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Wednesday in the Word

Second Baptist Church

June 7, 2017

Exodus  12:15-30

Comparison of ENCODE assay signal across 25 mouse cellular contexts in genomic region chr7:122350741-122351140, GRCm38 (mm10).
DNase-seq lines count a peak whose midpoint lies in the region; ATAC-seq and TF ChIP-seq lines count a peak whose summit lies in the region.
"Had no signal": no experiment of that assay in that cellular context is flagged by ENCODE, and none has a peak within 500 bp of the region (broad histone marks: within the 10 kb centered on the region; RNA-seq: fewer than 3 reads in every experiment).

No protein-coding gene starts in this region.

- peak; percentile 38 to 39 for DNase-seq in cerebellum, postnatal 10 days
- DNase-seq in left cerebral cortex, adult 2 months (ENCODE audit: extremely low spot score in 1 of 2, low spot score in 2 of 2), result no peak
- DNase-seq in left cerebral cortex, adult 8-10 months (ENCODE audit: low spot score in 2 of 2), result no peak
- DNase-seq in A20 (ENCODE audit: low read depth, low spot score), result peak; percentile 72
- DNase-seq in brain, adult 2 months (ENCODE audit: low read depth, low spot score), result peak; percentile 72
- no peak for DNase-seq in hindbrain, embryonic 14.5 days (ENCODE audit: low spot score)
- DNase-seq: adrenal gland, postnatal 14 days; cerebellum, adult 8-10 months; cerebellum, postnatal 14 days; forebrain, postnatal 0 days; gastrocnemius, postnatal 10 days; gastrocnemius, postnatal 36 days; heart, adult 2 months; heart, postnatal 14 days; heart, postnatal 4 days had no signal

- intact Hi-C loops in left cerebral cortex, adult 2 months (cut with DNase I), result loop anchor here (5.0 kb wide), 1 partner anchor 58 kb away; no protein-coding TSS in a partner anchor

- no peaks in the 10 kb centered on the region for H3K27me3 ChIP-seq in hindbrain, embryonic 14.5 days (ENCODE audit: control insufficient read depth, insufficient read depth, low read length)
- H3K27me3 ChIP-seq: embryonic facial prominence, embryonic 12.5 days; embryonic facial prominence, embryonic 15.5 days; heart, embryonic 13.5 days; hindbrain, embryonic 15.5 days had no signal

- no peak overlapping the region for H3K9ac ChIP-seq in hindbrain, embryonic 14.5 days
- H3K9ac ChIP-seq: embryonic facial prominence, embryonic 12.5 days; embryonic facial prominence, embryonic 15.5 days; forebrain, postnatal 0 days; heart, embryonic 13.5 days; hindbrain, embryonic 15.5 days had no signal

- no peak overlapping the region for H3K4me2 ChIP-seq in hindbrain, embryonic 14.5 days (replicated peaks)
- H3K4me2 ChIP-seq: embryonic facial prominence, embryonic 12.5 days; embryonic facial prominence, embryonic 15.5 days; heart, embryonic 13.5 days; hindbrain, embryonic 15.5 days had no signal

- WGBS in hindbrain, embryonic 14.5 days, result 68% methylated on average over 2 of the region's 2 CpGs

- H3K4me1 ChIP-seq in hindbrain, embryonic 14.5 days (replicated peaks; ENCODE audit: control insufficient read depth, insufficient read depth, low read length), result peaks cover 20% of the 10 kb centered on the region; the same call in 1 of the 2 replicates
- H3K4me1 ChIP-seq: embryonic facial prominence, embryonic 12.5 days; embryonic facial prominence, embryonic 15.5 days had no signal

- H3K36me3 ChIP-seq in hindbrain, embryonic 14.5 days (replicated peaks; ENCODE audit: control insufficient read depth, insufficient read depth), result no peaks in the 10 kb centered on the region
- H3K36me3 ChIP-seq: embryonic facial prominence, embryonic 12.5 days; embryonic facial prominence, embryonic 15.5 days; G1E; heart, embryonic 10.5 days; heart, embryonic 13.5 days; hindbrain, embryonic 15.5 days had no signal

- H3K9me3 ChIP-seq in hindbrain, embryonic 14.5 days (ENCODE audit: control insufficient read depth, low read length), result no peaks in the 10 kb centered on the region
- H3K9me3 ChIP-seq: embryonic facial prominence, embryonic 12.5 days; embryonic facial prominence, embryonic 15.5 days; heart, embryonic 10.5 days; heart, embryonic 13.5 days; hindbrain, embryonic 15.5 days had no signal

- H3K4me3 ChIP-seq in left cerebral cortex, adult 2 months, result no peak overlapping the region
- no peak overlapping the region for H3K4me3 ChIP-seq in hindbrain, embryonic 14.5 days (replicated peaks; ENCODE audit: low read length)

1. Beloved as we continue our study in Exodus, we are making a transition from the oppression of Pharaoh to the Worship of the almighty God. The book started out detailing how oppressive this Pharaoh had become to the people of God. We highlighted that it was never God’s intention for the Israelites to remain in Egypt. Egypt was just supposed to be a temporary relocation during the time of famine, but never a permanent residence. There was a time when living near Egypt might have been appropriate, but that time had long passed. For many years the Hebrews had been under the oppression of a mean Pharaoh. This Pharaoh is a picture of what sin is like. Sin will lure you to stay longer than you should to the point where something that seemed like a good thing, has now become a bad thing. Sin will enslave you to its purpose and deprive you of fulfilling your divine purpose. Sin will oppress you to work hard for nothing with little to show for your hard work. This is Pharaoh. Pharaoh had complete control over the people, but God is about to deliver his people. God is about to save the people from the oppressive hand of Pharaoh. This is a picture of God’s salvation in Christ. God desires to deliver or save us from the punishing effects of sin. Moses becomes a symbol of Christ in that he was sent to deliver the people. This whole exodus experience is a picture of our salvation experience. God’s goal for our salvation is that we be free from sin so that we can truly worship God. This was the very reason Moses gave Pharaoh for wanting days off for the people. The reason was so that they could worship God. Pharaoh only wants the people to worship him and any other object of worship would be to dethrone Pharaoh of his importance as almighty in the eyes of the Hebrew slaves. Pharaoh is the symbol of how the devil knows that, if we start to really worship God, we won’t be his slaves anymore. So God hardens Pharaoh’s heart to demonstrate the impotence of Pharaoh and the power of God. It was necessary for the people of God to see the seemingly powerful Pharaoh brought to his knees by the unseen God the Great I AM. God couldn’t rush this process because to rush the process would be counterproductive to the building up of the faith of the people. Faith is built up over time, and it cannot be rushed. God would need a people who could trust over time, and not be quick to fall apart when faced with trials and challenges. So now that Pharaoh has been brought to his knees, the focus turns to worship. The first element of worship that is introduced is the Passover. This is the idea that a sacrifice must be made for life to go forth. The sacrificial Passover lamb must proceed the sparing of many lives. This obviously is a picture of Christ. Christ is what the Passover lambs were pointing to. Jesus is the Passover lamb that makes a sacrifice so that lives might be spared. God initiates this Passover Celebration to show the people that they must recognize that a sacrifice is required for their saving. They are saved not by their efforts, but because God sees the blood on their doorpost. The blood is what blocks judgment, not their works. And this is why we preach salvation through faith and not works. This Passover celebration also points to the fact that it must be personal. Each home had to have its doors covered in blood. In the same way the doors to our hearts, must be blood stained. I mean this metaphorically pointing to Jesus being in our hearts through Faith. From the Passover meal, God instructs Moses to another celebration called the Feast of Unleavened Bread. The Feast of the unleavened bread happens immediately after the Passover.